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NY JETS news articles 11/17/08

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Mike Vaccaro -says longtime Jets fans such as Fireman Ed should lose the woe-is-me attitude.

November 17, 2008

New York Jets fans, consider this a one-man intervention.

I have walked the path you walk. I have borne the slings and arrows you have borne. As a lad, presented the chance to go green or blue, I chose green. There was nothing complicated to this choice, you understand: the Jets had Joe Namath on their team, and the GiantsNew York Giants didn't. Namath was cool, he was pals with Bobby Brady, he was on TV more than the Watergate hearings and, one summer, he lived a block and a half away from my house during training camp (and even answered the door once).

It seemed a logical choice at the time, because there was no instruction manual available at the time, providing the Surgeon General's warnings against casting your lot with the Jets. No one could know what would lay in store in the coming years: Lou Holtz's fight song, a few thousand Richard Todd interceptions, A.J. Duhe, fake spikes, stupid sack dances, Gastineau roughing the #$#$%*&$ quarterback in Cleveland, Rich Kotite, a thousand games blown because of prevent defenses, "Joe Must Go," "HC of the NYJ," Testaverde's heel, Klecko's knee, Al Toon's skull . . .

Well, you know. The List. It is a part of every Jets fan's personal resume, something of which to be equal parts proud and embarrassed, sort of like a tattoo with a hell of a story behind it. It is something of a shield from the cold realities of a football history that could be called star-crossed if you are in a kind mood or Godawful if you're in a foul one.

OK. That said . . .

Jets fans, it is time to stop this. It really is. Again, I have walked with you. I know the comfort that self-loathing can provide. I know how instinctive it is to want to attack what the Jets did on Thursday. To point out all the shortcomings of the 34-31 victory over the Patriots that the Jets took away from Gillette Stadium, to gripe about the exhausted defense and moan about the conservative offense and bitch about the coaching, of course, because that is the highest sacrament of all in Jetsland.

But I have to be honest with you about this, brutally honest, plainly honest. It isn't funny. It isn't charming. It is, in a word, stupid. You aren't a Cubs fan, suffering through 100 years of futility. You aren't a Clippers fan. A few years ago, NFL Films was doing a DVD about the Jets, and they talked to a few media folks who grew up Jets fans - myself, WFAN's Joe Benigno (the capo di tutti capo of the breed), ESPN radio's Jody McDonald - and we did (masterfully, if I may say so) what Jets fans do best: angst on demand, all with the cameras rolling.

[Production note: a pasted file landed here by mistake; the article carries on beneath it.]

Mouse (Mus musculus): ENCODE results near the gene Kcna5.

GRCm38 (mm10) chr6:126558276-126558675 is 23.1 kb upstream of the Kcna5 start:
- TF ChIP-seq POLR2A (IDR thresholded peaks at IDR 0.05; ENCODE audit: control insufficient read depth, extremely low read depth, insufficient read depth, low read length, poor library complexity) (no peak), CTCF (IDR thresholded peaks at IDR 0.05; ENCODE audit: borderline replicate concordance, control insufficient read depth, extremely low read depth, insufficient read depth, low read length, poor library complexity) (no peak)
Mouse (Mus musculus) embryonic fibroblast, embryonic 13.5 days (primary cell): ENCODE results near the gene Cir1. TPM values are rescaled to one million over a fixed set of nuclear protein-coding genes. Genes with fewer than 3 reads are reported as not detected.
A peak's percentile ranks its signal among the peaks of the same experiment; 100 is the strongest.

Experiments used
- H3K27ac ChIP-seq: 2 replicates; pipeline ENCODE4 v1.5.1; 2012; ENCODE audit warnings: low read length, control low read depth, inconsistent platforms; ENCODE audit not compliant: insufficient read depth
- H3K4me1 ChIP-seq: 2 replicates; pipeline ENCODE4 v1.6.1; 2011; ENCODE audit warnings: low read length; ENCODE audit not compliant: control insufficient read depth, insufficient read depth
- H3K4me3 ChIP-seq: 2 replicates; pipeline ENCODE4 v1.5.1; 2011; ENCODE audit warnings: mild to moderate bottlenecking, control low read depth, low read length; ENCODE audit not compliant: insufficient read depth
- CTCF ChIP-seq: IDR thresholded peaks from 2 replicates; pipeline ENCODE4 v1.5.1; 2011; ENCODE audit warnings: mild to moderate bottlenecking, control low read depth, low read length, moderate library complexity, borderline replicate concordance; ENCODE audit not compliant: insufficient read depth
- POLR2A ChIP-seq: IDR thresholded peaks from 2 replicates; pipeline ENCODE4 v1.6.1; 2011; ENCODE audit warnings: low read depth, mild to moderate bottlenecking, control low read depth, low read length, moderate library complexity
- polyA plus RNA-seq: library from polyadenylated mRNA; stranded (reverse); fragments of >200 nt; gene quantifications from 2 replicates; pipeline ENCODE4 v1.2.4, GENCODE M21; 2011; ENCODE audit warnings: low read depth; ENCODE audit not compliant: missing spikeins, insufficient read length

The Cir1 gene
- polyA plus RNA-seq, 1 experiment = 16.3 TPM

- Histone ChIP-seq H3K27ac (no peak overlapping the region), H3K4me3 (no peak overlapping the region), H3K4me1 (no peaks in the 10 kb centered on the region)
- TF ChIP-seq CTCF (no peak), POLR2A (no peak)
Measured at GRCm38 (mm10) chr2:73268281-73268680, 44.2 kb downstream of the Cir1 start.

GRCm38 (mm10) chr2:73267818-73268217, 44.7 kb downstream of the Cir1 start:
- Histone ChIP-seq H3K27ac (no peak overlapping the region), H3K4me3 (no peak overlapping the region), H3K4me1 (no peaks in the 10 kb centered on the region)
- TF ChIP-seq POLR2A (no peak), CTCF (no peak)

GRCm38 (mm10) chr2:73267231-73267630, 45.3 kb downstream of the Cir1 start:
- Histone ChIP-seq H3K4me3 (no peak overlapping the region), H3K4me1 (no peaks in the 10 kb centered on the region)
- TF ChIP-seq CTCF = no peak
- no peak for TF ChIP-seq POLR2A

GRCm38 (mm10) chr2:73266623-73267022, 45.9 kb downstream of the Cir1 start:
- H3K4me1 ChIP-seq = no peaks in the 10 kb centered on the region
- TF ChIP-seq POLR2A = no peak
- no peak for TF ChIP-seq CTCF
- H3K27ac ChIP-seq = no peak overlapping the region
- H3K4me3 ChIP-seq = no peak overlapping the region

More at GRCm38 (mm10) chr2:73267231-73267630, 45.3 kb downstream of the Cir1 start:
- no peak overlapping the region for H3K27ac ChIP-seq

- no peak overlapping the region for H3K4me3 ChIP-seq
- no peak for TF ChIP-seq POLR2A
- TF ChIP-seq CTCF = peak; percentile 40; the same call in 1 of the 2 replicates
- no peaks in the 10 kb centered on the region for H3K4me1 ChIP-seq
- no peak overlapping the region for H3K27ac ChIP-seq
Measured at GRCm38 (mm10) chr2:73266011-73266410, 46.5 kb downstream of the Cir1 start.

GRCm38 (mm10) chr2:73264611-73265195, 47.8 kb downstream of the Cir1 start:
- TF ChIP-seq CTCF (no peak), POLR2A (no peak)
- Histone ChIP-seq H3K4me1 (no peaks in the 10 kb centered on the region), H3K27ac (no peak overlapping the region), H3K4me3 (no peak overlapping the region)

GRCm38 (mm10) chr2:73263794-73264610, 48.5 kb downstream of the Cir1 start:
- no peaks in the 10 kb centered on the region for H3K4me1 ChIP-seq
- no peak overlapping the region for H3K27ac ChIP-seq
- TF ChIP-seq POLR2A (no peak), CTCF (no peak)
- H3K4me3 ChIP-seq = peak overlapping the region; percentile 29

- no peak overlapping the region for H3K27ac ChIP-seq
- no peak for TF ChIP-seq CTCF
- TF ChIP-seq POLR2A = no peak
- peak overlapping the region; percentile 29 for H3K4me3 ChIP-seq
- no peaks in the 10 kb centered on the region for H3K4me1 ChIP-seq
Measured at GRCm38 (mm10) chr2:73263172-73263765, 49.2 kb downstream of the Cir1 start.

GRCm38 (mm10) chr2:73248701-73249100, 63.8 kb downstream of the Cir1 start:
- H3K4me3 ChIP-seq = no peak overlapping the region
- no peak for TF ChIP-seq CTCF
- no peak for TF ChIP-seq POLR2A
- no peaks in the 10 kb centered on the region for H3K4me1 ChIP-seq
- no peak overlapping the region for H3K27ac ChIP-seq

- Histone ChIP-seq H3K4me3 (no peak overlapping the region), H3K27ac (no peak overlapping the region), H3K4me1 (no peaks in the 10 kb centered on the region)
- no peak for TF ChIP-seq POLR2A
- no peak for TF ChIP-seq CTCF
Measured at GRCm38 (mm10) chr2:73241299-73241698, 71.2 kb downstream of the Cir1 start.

It was virtuoso stuff. Except at the very end, here came the very clear-minded, dry-eyed voice of reason in the person of the esteemed and ubiquitous football gadfly Peter King. And ol' Pete wasn't about to join in the fun. Nope. He said, quite plainly, that he didn't feel sorry for Jets fans, didn't have any time for their angst or any tolerance for their anxiety, they were, after all, the beneficiaries of the Greatest Football Story Ever Told one forever day in the Orange Bowl.

"How would you like to spend your life rooting for the New Orleans Saints?" was the way King summed it up, and within minutes of dispensing that sage piece of wisdom, he immediately received seven additional job offers.

Well, he's right. It is especially useful to remember how precious football seasons like this one really are. And even more important to remember something else:


The NFL awards no style points. It doesn't grade on a curve. The Pats were missing players? Guess what: It's the NFL, players get hurt.

The Jets blew a 24-6 lead, blew a 31-24 lead, held on for dear life? Guess what: It all looks like a line drive in the boxscore. The Jets were lucky to win the coin toss in overtime? Guess what: They were. Are they supposed to hand the win back? When's the last time you denied yourself a poker pot because you really did draw to that inside straight?

You want to know what Thursday night was? It was one of the signature wins in franchise history, well within the top 10, likely inside the top five. (And yes: as Jeff Foxworthy might say, you might be a Jets fan if your immediate reaction is to groan how that shows just how many football felonies you have had to endure through the years.)